US Fiscal: Acute or Chronic - VP May 2024 Big Picture Discussion

  • We discuss our recent thematic report, The Structural Limits of Fiscal Policy, which dives into how politics led the US to its current state of "fiscal purgatory" and what history tells us is the most likely path forward to finance deficit spending.
  • The US fiscal situation appears to be a chronic rather than acute problem, making positioning for financial repression and low real yields our preferred allocation strategy in the long run.
Market DiscussionBig PictureFiscalPublic

AI Summary

Tian: [00:00:05] Hello everyone, welcome to Variant Perception’s big picture discussion for May 2024. Last month we released a thematic piece on the structural limits of fiscal policy, building on our previous reports like the Age of Scarcity. Today, we'll focus on the most crucial takeaways and nuances that didn’t make it into the report. Scott, could you summarize the key point from the report in about 30 seconds?

Scott: [00:01:06] The main takeaway is that the US is in a state of fiscal purgatory, unable to reduce fiscal deficits significantly. Historically, in democracies, fiscal spending tends to increase as politicians prefer issuing debt over raising taxes. This trend is expected to continue, affecting asset allocation for decades, although the US has not yet reached the crisis levels of debt seen in past historical examples.

Tian: [00:02:37] That’s a succinct summary. Our report illustrates how political necessity often overshadows economic principles, like with Social Security and national defense spending. We've historically justified substantial expenditures during crises like WWII and COVID-19, indicating a continuing trend of 'Age of Emergency' where fiscal spending is morally justified.

Scott: [00:03:51] Exactly, inflation might be a theoretical limit to fiscal spending, but the practical limit is politics. This isn’t unique to the US; it’s a global phenomenon. Upcoming elections and economic data like April's tax receipts might influence short-term fiscal policies, but the long-term trend towards higher spending is likely to persist.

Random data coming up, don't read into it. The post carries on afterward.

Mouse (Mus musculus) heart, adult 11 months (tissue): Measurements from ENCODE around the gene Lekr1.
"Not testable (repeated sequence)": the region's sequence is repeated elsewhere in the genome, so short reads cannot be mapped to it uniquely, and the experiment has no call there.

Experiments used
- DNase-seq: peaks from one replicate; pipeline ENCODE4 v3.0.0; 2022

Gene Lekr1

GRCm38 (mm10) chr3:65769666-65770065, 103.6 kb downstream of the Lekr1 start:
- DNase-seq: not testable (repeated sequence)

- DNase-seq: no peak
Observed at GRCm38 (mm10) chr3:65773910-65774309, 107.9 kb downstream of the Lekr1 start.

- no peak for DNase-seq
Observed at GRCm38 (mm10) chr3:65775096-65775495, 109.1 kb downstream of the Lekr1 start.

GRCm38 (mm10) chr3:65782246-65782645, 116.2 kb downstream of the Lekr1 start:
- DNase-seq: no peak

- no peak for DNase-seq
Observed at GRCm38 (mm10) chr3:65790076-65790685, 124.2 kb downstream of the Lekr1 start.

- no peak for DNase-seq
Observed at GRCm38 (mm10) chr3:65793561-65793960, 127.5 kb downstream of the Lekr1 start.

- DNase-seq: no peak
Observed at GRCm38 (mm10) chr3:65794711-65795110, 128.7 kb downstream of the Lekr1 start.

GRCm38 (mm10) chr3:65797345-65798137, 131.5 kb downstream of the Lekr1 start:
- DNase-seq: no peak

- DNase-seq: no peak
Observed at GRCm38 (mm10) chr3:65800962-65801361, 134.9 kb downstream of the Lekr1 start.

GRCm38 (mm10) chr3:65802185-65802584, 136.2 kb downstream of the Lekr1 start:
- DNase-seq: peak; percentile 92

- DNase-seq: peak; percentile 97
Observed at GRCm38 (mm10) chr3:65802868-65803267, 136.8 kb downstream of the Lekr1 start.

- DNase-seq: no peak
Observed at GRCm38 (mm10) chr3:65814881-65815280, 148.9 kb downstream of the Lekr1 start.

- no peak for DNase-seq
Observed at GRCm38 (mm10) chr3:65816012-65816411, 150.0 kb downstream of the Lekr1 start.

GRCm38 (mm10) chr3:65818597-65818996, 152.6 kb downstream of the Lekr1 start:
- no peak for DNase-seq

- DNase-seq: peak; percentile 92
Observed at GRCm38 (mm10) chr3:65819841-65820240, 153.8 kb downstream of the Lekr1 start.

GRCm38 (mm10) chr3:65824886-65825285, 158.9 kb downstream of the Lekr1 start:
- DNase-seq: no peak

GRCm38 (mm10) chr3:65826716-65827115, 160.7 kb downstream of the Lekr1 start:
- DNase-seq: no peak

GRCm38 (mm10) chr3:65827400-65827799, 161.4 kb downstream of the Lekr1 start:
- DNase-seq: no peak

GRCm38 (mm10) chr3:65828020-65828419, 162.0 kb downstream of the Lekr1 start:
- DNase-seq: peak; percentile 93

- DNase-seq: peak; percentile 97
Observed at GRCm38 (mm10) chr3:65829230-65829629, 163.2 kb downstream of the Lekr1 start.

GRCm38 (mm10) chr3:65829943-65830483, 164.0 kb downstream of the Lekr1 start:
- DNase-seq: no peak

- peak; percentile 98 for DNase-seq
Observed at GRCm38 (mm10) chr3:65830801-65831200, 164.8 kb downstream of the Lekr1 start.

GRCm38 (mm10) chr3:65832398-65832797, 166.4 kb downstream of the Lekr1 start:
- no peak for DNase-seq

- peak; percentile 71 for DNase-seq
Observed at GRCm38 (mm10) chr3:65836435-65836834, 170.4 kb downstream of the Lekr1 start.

Tian: [00:04:27] This long-term trend suggests a shift towards real assets and away from nominal bonds, influencing core asset allocation. Since 2020, we've discussed these themes extensively. Considering many now accept this outlook, the discussion shifts to how these scenarios might unfold—whether dramatically, chronically through financial repression, or an unexpected route like a technological revolution that could upend current predictions.

Scott: [00:06:35] Discussing the potential for an acute crisis, we've examined thresholds like debt monetization levels. The US hasn’t reached the extreme levels associated with historical hyperinflation or significant social upheaval, which might precipitate such a crisis.

Tian: [00:07:18] We’re closely watching these indicators. The US holds a unique position that might shield it from scenarios typical of smaller economies. Yet, we're considering all possibilities, including scenarios where unexpected technological advancements or demographic changes could alter our projections significantly.

Tian: [00:10:10] If AI leads to a major supply side boom, it could change the demand dynamics significantly, impacting inflation and economic growth differently depending on how technologies are integrated into the economy. The long-term impact could mirror historical shifts seen with major technological advancements.

Scott: [00:14:12] In a scenario where real yields rise due to positive developments, growth equities could see substantial benefits relative to credit which would still face debt service problems, reinforcing the need for an overweight in growth-driven assets within portfolios.

Tian: [00:16:09] Summing up, our long-term view is that real interest rates may need to remain negative, which will continue to drive our asset allocation strategies towards equities, real assets, and commodities. We must remain vigilant about the potential for acute political crises and other tail risks that could necessitate adjustments to our strategy.